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Film / Satan Met a Lady

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Satan Met a Lady is a 1936 film directed by William Dieterle, starring Warren William and Bette Davis.

Private detective Ted Shane (Warren William) comes back home to San Francisco and gets himself a job as partner to private detective Milton Ames. Shane has a Friends with Benefits thing going with sexy secretary Miss Murgatroyd, and also used to be Mrs. Ames's boyfriend—and Mrs. Ames is clearly more interested in Ted than she is in her husband.

Enter Valerie Purvis, a mysterious lady who hires Shane and Ames to find a man who promised to marry her. She believes her potential fiance to be in the company of a man named Farrow. Ames takes the job shadowing Farrow, but in short order both Farrow and Ames are murdered. Shane finds himself attracted to Valerie the Femme Fatale even as he suspects her of murder, and meanwhile, the cops suspect Shane. Then a mysterious man comes to Shane's office, looking for a jewel-encrusted ram's horn.

If any of that sounds familiar, it's because this movie is actually an adaptation of Dashiell Hammett's The Maltese Falcon, which had already been adapted in 1931 as The Maltese Falcon and would again be adapted, more faithfully and much more successfully, as The Maltese Falcon in 1941.


  • Adaptational Name Change: All the names are changed, as if the makers didn't want viewers to know it was a remake. Sam Spade becomes "Ted Shane".
  • Affably Evil: The Joel Cairo character in this film is a British guy named Anthony Travers, and he's even more polite than Peter Lorre was. He doesn't pull a gun on Shane and he apologizes profusely after Shane catches him absolutely trashing Shane's apartment.
  • As You Know: Ames's wife is making all kinds of mating signals towards Shane, and Ames doesn't like it.
    Ames: Now look here, Shane, I know she used to be in love with you years ago, before she married me.
  • Battle in the Rain: This version omits the Almost Dead Guy stumbling into Shane's office. Instead he's shot dead on the pier by the bad guys right as he's about to meet Shane in a pouring rain. A wild scramble for the horn ensues which ends with Shane getting the horn and getting the drop on the others.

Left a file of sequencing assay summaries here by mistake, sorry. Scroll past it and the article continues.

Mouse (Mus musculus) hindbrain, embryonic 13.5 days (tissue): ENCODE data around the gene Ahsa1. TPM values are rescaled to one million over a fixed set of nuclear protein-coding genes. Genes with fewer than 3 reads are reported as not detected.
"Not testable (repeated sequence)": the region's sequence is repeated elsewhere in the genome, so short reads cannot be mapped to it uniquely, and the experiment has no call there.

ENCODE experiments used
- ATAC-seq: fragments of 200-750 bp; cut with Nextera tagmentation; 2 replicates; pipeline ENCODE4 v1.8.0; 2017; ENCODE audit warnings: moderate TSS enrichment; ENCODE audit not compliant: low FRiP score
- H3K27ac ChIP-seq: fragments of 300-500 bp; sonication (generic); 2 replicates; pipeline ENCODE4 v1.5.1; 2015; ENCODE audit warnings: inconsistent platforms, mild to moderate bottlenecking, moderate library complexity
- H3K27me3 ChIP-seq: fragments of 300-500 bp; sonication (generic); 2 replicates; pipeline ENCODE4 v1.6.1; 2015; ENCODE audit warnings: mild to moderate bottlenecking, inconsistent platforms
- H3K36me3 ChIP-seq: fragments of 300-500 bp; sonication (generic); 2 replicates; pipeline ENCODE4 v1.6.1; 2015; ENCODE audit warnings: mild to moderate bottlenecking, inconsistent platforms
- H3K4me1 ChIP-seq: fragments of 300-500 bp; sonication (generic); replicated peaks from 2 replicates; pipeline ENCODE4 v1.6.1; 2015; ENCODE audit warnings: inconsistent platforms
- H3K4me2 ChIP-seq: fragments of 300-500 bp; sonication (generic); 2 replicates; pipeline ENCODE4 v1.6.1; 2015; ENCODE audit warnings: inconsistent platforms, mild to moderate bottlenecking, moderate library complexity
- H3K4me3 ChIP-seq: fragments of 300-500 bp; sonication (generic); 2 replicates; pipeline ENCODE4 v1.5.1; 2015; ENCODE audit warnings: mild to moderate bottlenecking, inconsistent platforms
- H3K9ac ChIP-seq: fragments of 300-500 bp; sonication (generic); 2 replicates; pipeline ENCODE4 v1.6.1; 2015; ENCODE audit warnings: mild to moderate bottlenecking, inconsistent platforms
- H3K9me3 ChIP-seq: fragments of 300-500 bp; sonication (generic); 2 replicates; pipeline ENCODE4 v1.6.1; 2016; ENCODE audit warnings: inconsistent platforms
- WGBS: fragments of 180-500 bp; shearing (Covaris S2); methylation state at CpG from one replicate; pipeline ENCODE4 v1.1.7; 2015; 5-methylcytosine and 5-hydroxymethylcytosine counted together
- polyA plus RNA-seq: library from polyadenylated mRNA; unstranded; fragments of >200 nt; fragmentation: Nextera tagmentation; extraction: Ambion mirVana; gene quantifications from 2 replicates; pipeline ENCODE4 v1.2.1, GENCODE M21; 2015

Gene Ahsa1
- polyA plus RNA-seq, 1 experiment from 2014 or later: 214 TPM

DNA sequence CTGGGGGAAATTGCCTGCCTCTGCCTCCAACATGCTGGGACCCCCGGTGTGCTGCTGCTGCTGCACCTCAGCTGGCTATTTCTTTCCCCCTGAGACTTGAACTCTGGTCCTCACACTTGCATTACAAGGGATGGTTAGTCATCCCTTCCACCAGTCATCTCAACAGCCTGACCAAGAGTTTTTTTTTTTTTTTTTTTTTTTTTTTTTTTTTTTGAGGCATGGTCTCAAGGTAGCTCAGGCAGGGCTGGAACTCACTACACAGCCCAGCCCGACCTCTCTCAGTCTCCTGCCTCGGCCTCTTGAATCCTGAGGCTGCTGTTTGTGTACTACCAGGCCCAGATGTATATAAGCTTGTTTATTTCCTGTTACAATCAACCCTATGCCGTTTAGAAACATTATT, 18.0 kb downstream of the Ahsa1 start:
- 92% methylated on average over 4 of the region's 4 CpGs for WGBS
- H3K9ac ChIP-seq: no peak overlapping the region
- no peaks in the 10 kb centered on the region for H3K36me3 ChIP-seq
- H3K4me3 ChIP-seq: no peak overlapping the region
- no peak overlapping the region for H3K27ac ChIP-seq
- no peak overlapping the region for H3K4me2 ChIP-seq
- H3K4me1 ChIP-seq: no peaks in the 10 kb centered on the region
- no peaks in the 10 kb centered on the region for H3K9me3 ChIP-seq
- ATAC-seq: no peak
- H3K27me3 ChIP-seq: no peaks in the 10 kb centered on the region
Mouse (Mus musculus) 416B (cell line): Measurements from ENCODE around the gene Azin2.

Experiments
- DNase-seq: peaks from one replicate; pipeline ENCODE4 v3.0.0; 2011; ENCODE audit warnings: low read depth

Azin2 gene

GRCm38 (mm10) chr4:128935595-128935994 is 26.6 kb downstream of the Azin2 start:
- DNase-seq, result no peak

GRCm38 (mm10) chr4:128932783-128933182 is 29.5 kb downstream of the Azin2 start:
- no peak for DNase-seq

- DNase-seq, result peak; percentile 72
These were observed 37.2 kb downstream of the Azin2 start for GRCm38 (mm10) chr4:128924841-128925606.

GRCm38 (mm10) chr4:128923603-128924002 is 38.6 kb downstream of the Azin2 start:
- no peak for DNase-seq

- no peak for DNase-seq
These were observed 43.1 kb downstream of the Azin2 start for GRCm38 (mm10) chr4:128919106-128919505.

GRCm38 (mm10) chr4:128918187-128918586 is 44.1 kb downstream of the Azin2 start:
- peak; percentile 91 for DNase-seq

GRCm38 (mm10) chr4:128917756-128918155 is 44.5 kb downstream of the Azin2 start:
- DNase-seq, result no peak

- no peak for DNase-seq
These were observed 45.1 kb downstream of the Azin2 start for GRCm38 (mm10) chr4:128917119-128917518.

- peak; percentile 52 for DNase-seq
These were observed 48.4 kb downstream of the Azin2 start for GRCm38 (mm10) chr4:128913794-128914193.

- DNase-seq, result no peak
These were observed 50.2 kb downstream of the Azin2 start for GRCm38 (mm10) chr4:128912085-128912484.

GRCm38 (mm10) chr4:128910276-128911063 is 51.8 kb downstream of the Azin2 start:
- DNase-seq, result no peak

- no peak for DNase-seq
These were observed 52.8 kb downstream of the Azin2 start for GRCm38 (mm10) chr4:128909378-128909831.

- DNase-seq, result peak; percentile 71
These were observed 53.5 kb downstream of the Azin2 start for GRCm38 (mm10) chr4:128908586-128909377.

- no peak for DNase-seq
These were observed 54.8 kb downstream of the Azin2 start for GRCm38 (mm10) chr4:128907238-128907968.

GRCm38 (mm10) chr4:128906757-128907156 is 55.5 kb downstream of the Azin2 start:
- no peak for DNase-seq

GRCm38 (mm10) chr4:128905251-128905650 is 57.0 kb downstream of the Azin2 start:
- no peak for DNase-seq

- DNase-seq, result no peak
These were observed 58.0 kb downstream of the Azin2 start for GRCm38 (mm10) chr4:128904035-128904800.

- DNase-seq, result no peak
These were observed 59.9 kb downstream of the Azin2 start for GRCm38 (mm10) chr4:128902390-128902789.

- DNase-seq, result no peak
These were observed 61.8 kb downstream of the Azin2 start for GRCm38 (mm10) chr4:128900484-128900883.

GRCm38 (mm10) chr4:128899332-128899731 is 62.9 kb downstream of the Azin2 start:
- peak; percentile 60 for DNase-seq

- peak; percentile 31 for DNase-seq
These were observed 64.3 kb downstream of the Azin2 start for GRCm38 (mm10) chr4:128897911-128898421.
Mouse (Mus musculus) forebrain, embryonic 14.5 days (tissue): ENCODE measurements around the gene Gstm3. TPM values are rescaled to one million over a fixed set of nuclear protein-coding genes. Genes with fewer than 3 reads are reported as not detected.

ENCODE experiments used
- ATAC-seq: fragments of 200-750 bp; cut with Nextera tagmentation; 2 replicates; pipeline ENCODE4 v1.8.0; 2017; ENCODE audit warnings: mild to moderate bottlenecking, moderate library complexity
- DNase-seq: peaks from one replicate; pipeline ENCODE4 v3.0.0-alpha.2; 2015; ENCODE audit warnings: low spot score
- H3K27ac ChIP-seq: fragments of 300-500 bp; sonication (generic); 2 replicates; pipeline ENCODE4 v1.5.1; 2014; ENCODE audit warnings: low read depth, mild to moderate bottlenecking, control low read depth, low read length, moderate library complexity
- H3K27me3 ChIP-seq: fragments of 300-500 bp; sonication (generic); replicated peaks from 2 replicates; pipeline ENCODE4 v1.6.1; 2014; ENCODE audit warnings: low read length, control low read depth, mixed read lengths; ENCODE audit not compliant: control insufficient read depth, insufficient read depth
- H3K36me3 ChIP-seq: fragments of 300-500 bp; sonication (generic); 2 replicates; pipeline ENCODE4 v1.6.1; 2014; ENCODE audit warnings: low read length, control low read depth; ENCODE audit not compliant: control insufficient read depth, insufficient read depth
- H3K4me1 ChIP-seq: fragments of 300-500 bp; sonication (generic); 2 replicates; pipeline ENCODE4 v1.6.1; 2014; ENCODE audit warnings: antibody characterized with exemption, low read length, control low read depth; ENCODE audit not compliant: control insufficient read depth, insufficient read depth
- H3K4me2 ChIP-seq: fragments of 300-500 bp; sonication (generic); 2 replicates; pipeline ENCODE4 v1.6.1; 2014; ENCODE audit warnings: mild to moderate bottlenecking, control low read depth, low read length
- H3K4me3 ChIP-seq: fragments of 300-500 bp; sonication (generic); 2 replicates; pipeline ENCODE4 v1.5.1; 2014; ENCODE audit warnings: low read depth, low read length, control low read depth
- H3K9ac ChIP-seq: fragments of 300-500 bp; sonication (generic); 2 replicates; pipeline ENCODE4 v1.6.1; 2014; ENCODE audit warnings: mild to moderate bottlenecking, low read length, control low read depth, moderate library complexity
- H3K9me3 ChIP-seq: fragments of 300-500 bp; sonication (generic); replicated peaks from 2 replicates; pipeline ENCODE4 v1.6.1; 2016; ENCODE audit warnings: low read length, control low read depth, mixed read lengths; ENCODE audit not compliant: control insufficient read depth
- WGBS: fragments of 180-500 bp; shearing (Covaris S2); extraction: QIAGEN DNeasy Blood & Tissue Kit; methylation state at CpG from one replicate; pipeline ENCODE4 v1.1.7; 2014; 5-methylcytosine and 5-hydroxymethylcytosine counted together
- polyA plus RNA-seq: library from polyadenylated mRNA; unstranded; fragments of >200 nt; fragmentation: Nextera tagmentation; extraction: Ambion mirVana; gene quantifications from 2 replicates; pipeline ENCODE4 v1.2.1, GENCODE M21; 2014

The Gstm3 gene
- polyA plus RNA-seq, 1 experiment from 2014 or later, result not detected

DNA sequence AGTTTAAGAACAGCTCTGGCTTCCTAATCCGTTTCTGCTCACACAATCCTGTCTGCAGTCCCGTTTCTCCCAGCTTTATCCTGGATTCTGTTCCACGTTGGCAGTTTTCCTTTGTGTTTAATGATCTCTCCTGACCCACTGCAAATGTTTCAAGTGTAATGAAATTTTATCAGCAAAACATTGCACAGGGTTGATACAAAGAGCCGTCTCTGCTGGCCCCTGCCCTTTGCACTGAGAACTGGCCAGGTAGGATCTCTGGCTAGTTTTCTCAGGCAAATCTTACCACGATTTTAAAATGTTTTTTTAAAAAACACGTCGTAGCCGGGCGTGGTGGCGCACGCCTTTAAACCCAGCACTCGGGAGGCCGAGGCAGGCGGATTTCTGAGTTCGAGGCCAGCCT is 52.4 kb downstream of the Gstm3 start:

• Blasting It Out of Their Hands: Kenneth's ineffectual villainy is underlined when Shane shoots the gun out of his hands.
  • Breach of Promise of Marriage: Valerie's excuse for hiring Ames and Shane in this version, namely, that she's following a man who promised to marry her. (In the other films she claims to be looking for a lost sister.)
  • For the Evulz: When Valerie realizes the jig is up, she surrenders to a random woman on the train, just to prevent Shane from claiming the $10,000 reward. He doesn't really mind.
  • Gender Flip: In maybe the most surprising change, the role of the fat man, Casper Gutman, is changed to a woman, Madame Barabbas. She's the aunt of the ineffectual young gunman who is clearly coded to be Gutman's lover in both of the other two films.
  • Hand of Death: A mysterious hand enters the frame to shoot Farrow to death in the graveyard.
  • Kubrick Stare: Kenneth does this more than once to Shane, whom he longs to kill. It's less scary than it might be as Kenneth is a very ineffectual villain.
  • Lighter and Softer: A far zanier work than either the novel or the 1941 film. After The Thin Man married a hard-boiled Dashiell Hammett novel with Screwball Comedy and resulted in a smash hit, Warner Brothers tried to do the same with this novel.
  • Like a Son to Me: A line common to all four versions of this story has the head of the bad guys, in this case Madame Barabbas, saying of the Ineffectual Sympathetic Villain that "He's been more than a son to me." In this one it's Shane who follows that with "You can get another son," when demanding she hand Kenneth over as the fall guy.
  • MockGuffin: In the book and the 1931 and 1941 films, the bird is simply a fake. In this version a history professor confirms for Shane that while the ram's horn might date to the Middle Ages, it can't possibly have any jewels in it. It turns out to be filled with sand.
  • Mythology Gag: The reference to Satan in the title is kind of meaningless, unless you have read the Dashiell Hammett novel and know that in the book Sam Spade is described as looking like a "blond Satan".
  • Ominous Fog: A foggy, spooky graveyard is where Ames follows Farrow and where he gets killed.
  • Right-Hand Cat: Madame Barabbas, head of the gang of murderous thieves, is introduced cradling a cat.
  • Sexy Secretary: One plot element this adaptation keeps is the sexy secretary (here given the silly name of Miss Murgatroyd) who is clearly willing to put out whenever Shane likes in a Friends with Benefits way. She hops up on the desk provocatively when Shane wants her to take a letter.
  • "Shut Up!" Gunshot: Madame Barabbas fires a shot to shut up Shane and Kenneth when their fight starts getting nasty.